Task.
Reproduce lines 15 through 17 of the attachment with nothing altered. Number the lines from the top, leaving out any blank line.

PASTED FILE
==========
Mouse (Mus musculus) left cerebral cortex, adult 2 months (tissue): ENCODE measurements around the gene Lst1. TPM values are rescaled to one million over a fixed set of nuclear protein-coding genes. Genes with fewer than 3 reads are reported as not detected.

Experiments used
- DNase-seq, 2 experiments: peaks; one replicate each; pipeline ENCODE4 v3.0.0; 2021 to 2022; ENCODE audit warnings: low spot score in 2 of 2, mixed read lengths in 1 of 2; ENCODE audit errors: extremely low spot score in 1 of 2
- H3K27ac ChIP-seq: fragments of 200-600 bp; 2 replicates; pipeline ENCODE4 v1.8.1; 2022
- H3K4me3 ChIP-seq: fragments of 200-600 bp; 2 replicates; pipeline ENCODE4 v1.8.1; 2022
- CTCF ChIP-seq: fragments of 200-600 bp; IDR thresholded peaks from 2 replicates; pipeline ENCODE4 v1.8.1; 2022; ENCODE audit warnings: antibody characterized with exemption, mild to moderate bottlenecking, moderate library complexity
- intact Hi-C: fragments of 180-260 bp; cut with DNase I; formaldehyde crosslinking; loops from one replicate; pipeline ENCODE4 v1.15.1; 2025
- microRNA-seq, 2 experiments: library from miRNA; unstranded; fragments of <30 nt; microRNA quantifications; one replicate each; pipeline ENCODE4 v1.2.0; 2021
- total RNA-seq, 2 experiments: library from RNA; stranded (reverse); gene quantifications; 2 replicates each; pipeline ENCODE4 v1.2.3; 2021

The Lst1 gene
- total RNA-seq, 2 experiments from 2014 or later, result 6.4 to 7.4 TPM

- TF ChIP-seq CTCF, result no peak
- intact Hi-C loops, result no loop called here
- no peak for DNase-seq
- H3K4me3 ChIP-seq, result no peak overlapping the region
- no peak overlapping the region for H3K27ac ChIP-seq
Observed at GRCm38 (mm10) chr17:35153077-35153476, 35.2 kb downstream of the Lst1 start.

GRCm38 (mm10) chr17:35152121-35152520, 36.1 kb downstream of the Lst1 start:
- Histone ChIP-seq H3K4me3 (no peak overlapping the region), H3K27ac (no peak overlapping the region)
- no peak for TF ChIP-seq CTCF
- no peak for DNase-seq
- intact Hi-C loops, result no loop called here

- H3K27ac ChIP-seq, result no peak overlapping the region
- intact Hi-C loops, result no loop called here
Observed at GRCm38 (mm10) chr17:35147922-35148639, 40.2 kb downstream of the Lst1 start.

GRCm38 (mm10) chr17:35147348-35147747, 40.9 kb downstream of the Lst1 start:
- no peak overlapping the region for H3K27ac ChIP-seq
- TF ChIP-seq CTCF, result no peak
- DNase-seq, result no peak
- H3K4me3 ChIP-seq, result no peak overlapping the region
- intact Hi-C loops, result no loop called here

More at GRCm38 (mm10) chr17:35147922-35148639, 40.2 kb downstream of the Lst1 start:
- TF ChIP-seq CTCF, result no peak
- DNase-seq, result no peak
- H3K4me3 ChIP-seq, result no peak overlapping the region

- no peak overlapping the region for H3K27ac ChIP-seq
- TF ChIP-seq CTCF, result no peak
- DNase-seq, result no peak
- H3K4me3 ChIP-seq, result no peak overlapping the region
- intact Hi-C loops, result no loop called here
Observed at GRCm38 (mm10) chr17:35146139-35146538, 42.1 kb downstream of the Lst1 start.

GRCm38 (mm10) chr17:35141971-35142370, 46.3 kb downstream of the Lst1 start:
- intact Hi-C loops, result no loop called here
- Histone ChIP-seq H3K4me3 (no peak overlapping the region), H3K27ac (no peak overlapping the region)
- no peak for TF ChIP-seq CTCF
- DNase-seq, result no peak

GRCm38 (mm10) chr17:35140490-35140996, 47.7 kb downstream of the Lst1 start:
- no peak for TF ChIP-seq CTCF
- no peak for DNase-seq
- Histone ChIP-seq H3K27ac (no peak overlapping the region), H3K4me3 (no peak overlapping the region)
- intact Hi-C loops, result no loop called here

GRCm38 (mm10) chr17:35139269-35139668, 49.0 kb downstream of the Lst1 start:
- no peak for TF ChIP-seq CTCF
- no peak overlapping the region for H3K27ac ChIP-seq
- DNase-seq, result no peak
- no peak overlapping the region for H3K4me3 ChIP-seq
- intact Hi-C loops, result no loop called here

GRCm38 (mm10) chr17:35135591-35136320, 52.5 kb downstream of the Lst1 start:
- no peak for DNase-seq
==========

- H3K4me3 ChIP-seq, result no peak overlapping the region
- no peak overlapping the region for H3K27ac ChIP-seq
Observed at GRCm38 (mm10) chr17:35153077-35153476, 35.2 kb downstream of the Lst1 start.